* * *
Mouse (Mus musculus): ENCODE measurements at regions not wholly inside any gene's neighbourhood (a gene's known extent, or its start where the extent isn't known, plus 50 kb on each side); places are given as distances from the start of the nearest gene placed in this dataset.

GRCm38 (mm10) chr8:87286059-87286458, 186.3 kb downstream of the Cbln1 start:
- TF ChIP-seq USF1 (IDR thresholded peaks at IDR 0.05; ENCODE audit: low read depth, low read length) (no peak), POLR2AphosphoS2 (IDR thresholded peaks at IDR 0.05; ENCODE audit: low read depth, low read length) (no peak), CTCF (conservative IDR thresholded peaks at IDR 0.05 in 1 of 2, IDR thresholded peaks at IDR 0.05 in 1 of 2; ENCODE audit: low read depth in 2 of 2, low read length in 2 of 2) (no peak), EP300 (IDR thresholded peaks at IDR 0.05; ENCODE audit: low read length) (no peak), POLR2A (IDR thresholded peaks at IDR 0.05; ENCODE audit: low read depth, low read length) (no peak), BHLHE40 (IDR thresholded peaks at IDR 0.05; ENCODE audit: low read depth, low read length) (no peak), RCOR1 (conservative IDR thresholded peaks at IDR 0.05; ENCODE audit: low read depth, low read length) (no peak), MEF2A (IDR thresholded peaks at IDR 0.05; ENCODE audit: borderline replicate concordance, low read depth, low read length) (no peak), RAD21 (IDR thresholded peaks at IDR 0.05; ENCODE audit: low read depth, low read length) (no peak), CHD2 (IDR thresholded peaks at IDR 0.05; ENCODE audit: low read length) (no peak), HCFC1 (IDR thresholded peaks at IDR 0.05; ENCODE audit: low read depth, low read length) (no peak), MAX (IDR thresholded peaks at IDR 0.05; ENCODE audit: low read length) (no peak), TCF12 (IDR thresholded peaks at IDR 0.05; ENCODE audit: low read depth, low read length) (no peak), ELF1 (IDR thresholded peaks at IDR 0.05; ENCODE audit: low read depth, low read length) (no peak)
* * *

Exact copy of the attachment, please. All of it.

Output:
Mouse (Mus musculus): ENCODE measurements at regions not wholly inside any gene's neighbourhood (a gene's known extent, or its start where the extent isn't known, plus 50 kb on each side); places are given as distances from the start of the nearest gene placed in this dataset.

GRCm38 (mm10) chr8:87286059-87286458, 186.3 kb downstream of the Cbln1 start:
- TF ChIP-seq USF1 (IDR thresholded peaks at IDR 0.05; ENCODE audit: low read depth, low read length) (no peak), POLR2AphosphoS2 (IDR thresholded peaks at IDR 0.05; ENCODE audit: low read depth, low read length) (no peak), CTCF (conservative IDR thresholded peaks at IDR 0.05 in 1 of 2, IDR thresholded peaks at IDR 0.05 in 1 of 2; ENCODE audit: low read depth in 2 of 2, low read length in 2 of 2) (no peak), EP300 (IDR thresholded peaks at IDR 0.05; ENCODE audit: low read length) (no peak), POLR2A (IDR thresholded peaks at IDR 0.05; ENCODE audit: low read depth, low read length) (no peak), BHLHE40 (IDR thresholded peaks at IDR 0.05; ENCODE audit: low read depth, low read length) (no peak), RCOR1 (conservative IDR thresholded peaks at IDR 0.05; ENCODE audit: low read depth, low read length) (no peak), MEF2A (IDR thresholded peaks at IDR 0.05; ENCODE audit: borderline replicate concordance, low read depth, low read length) (no peak), RAD21 (IDR thresholded peaks at IDR 0.05; ENCODE audit: low read depth, low read length) (no peak), CHD2 (IDR thresholded peaks at IDR 0.05; ENCODE audit: low read length) (no peak), HCFC1 (IDR thresholded peaks at IDR 0.05; ENCODE audit: low read depth, low read length) (no peak), MAX (IDR thresholded peaks at IDR 0.05; ENCODE audit: low read length) (no peak), TCF12 (IDR thresholded peaks at IDR 0.05; ENCODE audit: low read depth, low read length) (no peak), ELF1 (IDR thresholded peaks at IDR 0.05; ENCODE audit: low read depth, low read length) (no peak)